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TODAY'S OTHER NEWS

A ‘perfect storm’ is brewing for buy-to-let landlords

News that a growing number of buy-to-let landlords are likely to exit the private rented sector or reduce the size of their property portfolio over the next 12 months due to policy changes comes as little surprise to many people, including a senior property investment specialist.

The findings of a survey by the National Landlords Association (NLA), published last week, shows that 20% of private landlords look set to reduce the number of properties in their portfolio over the next 12 months due a range of anti-landlord policies, especially in relation to new tax legislation.

The introduction of the 3% stamp duty surcharge, the scrapping of the 10% ‘wear and tear’ tax allowance, and the fact that mortgage tax relief is currently being phased out, have prompted concern that there could be a net reduction of private rented properties this year, as more experienced landlords sell rather than buy.

Comment on NLA’s findings, Simon Heawood from Bricklane, the property investment platform, said: “We will see steadily increasing outflows from the buy-to-let market, in favour of a continual consolidation of portfolios around professionalised, large scale landlords, who in turn benefit from scale advantages, tax-efficiencies, and professionalised approaches to investing and driving up tenant service provision.

“A perfect storm is brewing for landlords looking to property simply as a financial asset. Policy makers across the political spectrum are acknowledging that home ownership is valuable because it affords permanence and security, and not just for the financial returns which placated constituents of yesteryear.”

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    so basically the ' flash with no cash boys' who have borrowed far too much will be selling, good, should be some cheap properties to be had in the auction room then.

  • Formula OneFan

    I think the changes are actually good and will get rid of all the over financed people buying a one off property so them can boast to their mates in the pub of their wealth, these guys inflate the market, make it harder for full time investors, and then they all disappear when the bubble bursts, which they created! Yes we all started with just one property, but the changes are good for the long term sustainability of the buy-to-let market.

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    And a lot of skilled people who bought 20-30 years ago will have achieved their objective of getting a decent pension to compensate endless rounds of redundancy due to asset stripping or increasing shareholder value and seen their pension funds blatently ripped off by professional fund companies. I am one of those people

    Age 40 twenty five years ago means age 75ish now so its time to sell up and dissipate the cash.

    Yes of course a lot are over leveraged and they have been very lucky to get away with it so far. The rest of us have done it sensibly and quite honestly I couldn't care less about the equity. It is no use put in my coffin. In any case the original equity is almost peanuts after inflation. I will do something for my children of course but that will be after any payments I need for the near future.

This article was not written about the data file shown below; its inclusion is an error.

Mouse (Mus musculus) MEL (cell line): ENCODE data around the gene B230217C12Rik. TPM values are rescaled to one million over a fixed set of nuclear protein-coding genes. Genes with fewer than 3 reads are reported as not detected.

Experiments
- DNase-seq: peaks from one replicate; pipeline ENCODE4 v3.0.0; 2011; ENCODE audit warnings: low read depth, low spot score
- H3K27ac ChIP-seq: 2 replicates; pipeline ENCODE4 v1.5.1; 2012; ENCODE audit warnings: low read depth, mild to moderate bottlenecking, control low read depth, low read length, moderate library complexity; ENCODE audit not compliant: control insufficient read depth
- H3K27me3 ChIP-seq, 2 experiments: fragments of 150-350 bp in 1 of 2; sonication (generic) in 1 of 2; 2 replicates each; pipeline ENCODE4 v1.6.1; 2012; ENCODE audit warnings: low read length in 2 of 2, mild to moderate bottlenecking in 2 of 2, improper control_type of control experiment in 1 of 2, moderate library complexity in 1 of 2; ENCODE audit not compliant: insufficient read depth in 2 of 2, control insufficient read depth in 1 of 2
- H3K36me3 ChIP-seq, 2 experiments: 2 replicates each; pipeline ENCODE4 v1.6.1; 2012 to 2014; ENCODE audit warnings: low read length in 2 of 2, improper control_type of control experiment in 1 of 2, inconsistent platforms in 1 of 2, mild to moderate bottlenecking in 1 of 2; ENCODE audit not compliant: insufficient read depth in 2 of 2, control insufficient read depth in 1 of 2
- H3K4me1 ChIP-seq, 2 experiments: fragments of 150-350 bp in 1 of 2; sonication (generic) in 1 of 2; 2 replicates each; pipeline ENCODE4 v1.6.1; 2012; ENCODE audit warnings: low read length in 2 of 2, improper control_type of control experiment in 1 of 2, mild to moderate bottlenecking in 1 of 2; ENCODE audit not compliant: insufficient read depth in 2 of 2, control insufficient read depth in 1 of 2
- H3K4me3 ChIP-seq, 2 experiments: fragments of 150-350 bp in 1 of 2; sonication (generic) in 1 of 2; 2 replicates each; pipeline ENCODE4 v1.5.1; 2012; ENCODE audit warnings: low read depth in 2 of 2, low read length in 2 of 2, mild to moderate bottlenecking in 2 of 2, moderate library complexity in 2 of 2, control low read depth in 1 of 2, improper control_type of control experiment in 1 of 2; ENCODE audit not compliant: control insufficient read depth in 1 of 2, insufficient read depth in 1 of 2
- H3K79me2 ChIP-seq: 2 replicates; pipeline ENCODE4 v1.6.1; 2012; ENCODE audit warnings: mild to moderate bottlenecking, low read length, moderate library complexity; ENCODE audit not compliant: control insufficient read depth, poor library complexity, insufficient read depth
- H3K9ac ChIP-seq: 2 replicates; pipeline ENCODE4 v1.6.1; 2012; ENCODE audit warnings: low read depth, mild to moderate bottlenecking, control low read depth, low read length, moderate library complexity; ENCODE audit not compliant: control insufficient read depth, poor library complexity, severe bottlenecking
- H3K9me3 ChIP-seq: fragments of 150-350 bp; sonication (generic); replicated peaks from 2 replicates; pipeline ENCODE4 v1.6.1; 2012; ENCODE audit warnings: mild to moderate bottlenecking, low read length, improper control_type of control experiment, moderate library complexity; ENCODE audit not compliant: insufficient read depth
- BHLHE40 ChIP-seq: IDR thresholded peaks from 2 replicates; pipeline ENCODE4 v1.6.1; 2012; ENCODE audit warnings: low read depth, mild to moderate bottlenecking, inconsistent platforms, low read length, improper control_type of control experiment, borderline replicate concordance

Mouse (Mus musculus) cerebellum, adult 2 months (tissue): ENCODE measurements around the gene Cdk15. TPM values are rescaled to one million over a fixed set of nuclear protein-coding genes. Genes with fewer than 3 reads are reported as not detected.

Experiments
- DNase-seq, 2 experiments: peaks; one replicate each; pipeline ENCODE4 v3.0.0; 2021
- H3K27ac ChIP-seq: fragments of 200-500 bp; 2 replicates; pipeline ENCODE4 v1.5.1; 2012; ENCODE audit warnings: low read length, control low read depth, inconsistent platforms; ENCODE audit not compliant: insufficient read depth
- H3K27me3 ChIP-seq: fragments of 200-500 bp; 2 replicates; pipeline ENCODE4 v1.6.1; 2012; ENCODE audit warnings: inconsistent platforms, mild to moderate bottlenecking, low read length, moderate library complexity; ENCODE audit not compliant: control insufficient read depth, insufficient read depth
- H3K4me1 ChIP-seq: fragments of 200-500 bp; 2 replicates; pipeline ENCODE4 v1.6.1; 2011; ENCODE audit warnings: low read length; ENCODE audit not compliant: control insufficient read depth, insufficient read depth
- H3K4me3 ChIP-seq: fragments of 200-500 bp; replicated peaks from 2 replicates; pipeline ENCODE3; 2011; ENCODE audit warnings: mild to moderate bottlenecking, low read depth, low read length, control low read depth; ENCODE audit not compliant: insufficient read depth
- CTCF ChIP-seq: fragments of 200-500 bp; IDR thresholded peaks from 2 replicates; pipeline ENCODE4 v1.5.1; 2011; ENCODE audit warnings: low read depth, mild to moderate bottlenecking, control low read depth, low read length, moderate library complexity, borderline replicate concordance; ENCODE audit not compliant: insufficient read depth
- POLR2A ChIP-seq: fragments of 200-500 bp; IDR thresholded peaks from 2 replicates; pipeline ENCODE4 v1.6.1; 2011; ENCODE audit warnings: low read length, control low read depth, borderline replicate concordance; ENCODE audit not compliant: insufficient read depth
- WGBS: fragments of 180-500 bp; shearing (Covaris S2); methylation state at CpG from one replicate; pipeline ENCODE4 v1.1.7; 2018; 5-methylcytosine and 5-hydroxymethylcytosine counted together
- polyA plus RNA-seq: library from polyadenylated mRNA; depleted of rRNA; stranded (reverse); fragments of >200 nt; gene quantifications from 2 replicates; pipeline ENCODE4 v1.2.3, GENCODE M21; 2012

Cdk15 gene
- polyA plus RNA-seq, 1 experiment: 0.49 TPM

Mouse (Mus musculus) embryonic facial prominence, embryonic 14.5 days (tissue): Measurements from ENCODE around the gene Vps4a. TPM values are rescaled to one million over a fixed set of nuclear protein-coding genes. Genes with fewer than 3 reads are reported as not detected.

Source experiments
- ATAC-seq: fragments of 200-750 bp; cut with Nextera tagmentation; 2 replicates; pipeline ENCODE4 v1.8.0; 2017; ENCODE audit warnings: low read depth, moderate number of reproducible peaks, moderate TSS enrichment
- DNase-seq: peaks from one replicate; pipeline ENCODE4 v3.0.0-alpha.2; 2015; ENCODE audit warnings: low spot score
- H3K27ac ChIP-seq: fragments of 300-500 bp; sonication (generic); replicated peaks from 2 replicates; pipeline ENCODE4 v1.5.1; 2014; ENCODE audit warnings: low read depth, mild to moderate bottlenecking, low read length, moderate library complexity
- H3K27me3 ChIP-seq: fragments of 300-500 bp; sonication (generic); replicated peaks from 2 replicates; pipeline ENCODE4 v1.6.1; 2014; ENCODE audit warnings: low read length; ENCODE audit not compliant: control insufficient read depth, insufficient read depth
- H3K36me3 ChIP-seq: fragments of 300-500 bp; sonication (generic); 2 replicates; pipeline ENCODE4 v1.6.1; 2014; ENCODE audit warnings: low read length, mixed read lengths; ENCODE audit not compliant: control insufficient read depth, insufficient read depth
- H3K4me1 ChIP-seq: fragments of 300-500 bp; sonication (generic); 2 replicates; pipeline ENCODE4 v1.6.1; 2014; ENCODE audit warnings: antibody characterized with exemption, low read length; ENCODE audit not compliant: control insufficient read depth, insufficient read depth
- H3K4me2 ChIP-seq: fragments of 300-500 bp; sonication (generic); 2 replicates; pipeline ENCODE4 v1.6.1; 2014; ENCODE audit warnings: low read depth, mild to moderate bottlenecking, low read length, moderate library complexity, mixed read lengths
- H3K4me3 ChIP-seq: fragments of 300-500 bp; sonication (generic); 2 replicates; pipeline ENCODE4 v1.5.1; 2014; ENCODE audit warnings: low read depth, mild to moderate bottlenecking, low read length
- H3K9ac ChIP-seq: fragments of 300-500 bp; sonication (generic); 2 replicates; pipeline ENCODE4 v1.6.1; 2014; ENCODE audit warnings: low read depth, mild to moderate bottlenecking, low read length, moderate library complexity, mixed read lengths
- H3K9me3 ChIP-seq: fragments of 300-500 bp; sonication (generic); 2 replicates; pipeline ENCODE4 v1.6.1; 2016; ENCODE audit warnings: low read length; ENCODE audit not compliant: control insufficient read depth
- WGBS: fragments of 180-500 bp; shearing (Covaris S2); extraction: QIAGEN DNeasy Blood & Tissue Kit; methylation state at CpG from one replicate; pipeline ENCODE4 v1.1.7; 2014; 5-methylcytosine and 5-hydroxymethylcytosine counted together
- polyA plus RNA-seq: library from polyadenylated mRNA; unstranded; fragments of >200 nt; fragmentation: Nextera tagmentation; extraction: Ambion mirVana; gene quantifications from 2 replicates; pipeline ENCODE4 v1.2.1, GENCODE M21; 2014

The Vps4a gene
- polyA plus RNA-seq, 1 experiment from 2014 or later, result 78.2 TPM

If I was starting again I would do things differently. "Things have changed". I can see that and know how to handle it. Unfortunately there is little point. If you are a youngster then go for it.

    Looking at the current tax situation I think UK families will have to take a lot more care of their family structure and finances. Immigrants do this already.

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    biggest pension rip off was by brown

    however the current compulsry pension is also a rip-off

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    With all the tax and regulations changes, residential B2L is dead, there's no money in it, especially if you encounter bad tenants!
    Unless your mortgage free, then there is only airbnb or HMO left with the big financial risks you take with your investment.

  • Paul Barrett

    There appears to be much snobbery by certain LL that those who borrowed to invest are derided as somewhat 'Flash Harrys'
    A LL who borrowed at 85% is still less of a 'flash harry' then many homeowners who are borrowed at 95% LTV!!
    So why the approbrium for this very normal level of borrowing amongst LL!!?
    It is simply not true that LL are overleveraged.
    Indeed most LL are leveraged at a very safe 75% LTV and are indeed considerably less leveraged than homeowners.
    One wonders how many homeowners in Swindon will find they are indeed 'flash harrys'!?
    They could well find as homeowners that are overleveraged.
    For those who are tenants then many LL will face the prospect of UC.
    Something to look forward to!!!!!!!
    Whether UC will be sufficient to meet the current contractual rent is the big question.
    I have no idea what the private rent levels in and around Swindon are compared to LHA .
    LL might have to offer an awful lot of forbearance!!!
    Combined with the increasingly worsening effects of S24 such forbearance may not be viable.
    I suggest that many LL in and around Swindon will have to sell up sharpish or risk bankruptcy.
    Where the tenants are supposed to is anyone's guess?
    But many such LL will be placed in impossible positions.
    Mortgaged homeowners now face the prospect of being forced to have their debts increased by receiving mortgage assistance which is now advanced as a loan to be repaid when the property is sold.
    Homeownership will be revealed as no safer than being a tenant unless the property is unencumbered.
    All that is occurring is a homeowner is renting from a bank until the 1st charge is paid off.
    Neither form of tenure is secure but at least tenants can have their lifestyle supported by benefits which can easily reach the OBC of £20000 outside of London.
    There will be many former Swindon car workers who will discover that as tenants welfare provides quite a nice work free lifestyle.
    Which tells you everything about how generous the welfare system is.
    Such welfare recipients will actually be in the upper 25% of income earners.
    It will be seen that very few LL are overleveraged at 75%.